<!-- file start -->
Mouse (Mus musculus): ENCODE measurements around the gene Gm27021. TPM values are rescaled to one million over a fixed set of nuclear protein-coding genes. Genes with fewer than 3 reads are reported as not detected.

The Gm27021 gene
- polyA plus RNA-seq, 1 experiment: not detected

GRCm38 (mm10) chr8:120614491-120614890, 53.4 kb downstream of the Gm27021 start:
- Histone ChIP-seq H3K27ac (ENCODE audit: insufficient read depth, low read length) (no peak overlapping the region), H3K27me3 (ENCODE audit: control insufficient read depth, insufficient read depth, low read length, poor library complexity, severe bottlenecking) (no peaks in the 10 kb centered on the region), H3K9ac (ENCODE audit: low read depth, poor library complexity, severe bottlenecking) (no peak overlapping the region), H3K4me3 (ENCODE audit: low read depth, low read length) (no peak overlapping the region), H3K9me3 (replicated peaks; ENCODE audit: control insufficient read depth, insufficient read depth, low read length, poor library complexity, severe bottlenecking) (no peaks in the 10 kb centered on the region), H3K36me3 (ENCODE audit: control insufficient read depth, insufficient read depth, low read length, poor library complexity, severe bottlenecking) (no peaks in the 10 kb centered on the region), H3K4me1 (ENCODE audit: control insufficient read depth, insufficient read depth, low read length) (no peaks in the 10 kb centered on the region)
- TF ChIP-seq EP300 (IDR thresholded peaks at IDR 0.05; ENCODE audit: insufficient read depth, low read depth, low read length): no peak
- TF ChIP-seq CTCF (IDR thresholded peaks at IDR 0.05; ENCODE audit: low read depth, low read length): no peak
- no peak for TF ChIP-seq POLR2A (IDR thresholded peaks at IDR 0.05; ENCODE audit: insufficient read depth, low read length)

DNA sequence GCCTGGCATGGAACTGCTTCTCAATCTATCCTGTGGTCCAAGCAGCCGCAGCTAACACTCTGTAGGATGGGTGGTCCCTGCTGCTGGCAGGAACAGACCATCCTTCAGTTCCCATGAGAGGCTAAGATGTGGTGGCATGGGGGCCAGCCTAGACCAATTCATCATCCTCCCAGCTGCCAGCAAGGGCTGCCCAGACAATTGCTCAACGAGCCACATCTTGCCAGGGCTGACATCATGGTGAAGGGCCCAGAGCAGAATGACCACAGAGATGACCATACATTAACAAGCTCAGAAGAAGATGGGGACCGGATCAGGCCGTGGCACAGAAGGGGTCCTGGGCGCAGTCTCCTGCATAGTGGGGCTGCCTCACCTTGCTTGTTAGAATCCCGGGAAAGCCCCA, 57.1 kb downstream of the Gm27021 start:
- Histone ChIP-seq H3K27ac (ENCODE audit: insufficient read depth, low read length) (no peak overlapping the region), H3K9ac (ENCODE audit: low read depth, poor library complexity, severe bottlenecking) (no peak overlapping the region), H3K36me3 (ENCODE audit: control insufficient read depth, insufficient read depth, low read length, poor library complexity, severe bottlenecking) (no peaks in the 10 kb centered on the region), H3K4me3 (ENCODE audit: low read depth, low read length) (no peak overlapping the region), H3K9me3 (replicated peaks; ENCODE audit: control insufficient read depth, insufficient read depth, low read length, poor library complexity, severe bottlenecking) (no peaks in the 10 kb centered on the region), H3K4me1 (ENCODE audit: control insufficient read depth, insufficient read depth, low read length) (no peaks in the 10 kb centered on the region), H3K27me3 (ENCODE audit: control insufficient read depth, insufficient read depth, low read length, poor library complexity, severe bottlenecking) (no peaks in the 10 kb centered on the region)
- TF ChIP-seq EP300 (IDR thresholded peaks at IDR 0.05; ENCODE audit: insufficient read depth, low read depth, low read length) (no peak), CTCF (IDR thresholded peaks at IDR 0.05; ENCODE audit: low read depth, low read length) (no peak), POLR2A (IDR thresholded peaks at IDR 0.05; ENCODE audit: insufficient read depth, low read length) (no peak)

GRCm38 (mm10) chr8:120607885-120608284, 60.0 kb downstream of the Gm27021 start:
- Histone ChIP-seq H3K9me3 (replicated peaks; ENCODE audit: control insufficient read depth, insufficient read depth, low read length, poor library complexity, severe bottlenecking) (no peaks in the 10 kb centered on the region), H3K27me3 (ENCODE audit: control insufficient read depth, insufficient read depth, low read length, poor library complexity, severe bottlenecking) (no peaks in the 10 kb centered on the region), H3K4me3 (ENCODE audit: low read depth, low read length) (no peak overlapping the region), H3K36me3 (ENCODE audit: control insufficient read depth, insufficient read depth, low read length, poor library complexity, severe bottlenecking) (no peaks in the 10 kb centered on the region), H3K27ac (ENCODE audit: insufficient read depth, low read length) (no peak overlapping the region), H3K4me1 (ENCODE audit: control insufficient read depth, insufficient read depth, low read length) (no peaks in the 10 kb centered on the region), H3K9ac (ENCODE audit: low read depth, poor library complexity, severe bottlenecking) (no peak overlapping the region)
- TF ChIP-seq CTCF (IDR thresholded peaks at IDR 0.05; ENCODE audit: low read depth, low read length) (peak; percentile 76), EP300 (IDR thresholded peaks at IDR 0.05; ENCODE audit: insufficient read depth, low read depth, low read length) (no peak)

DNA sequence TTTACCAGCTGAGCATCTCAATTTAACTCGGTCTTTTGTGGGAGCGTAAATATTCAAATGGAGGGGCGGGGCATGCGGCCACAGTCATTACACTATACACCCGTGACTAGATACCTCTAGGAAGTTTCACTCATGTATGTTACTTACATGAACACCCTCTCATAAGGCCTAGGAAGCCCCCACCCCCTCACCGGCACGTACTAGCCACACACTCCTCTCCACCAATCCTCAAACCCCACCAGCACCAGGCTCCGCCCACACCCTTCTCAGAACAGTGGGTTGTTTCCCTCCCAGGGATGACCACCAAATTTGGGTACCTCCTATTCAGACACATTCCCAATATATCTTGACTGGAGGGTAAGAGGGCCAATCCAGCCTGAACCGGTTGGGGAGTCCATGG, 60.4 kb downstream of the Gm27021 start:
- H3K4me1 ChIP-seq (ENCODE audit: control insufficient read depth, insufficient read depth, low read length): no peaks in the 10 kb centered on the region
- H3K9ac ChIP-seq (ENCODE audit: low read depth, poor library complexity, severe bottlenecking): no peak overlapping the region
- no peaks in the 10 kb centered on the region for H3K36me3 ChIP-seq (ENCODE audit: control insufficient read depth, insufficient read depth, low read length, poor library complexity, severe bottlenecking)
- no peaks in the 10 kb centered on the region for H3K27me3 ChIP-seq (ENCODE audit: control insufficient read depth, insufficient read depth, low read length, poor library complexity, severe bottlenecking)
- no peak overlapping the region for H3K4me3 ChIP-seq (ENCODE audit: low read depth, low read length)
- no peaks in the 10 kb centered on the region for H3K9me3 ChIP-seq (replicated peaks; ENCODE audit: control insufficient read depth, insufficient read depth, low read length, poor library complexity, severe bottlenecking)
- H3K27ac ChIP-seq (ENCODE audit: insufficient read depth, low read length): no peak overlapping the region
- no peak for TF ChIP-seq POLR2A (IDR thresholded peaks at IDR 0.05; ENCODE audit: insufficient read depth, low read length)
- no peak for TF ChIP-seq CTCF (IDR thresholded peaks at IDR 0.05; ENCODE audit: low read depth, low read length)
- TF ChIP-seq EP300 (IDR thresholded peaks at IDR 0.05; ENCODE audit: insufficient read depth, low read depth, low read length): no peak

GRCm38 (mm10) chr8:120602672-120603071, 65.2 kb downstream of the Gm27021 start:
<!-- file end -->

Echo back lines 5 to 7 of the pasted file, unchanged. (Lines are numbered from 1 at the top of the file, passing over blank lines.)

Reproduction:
- Histone ChIP-seq H3K27ac (ENCODE audit: insufficient read depth, low read length) (no peak overlapping the region), H3K27me3 (ENCODE audit: control insufficient read depth, insufficient read depth, low read length, poor library complexity, severe bottlenecking) (no peaks in the 10 kb centered on the region), H3K9ac (ENCODE audit: low read depth, poor library complexity, severe bottlenecking) (no peak overlapping the region), H3K4me3 (ENCODE audit: low read depth, low read length) (no peak overlapping the region), H3K9me3 (replicated peaks; ENCODE audit: control insufficient read depth, insufficient read depth, low read length, poor library complexity, severe bottlenecking) (no peaks in the 10 kb centered on the region), H3K36me3 (ENCODE audit: control insufficient read depth, insufficient read depth, low read length, poor library complexity, severe bottlenecking) (no peaks in the 10 kb centered on the region), H3K4me1 (ENCODE audit: control insufficient read depth, insufficient read depth, low read length) (no peaks in the 10 kb centered on the region)
- TF ChIP-seq EP300 (IDR thresholded peaks at IDR 0.05; ENCODE audit: insufficient read depth, low read depth, low read length): no peak
- TF ChIP-seq CTCF (IDR thresholded peaks at IDR 0.05; ENCODE audit: low read depth, low read length): no peak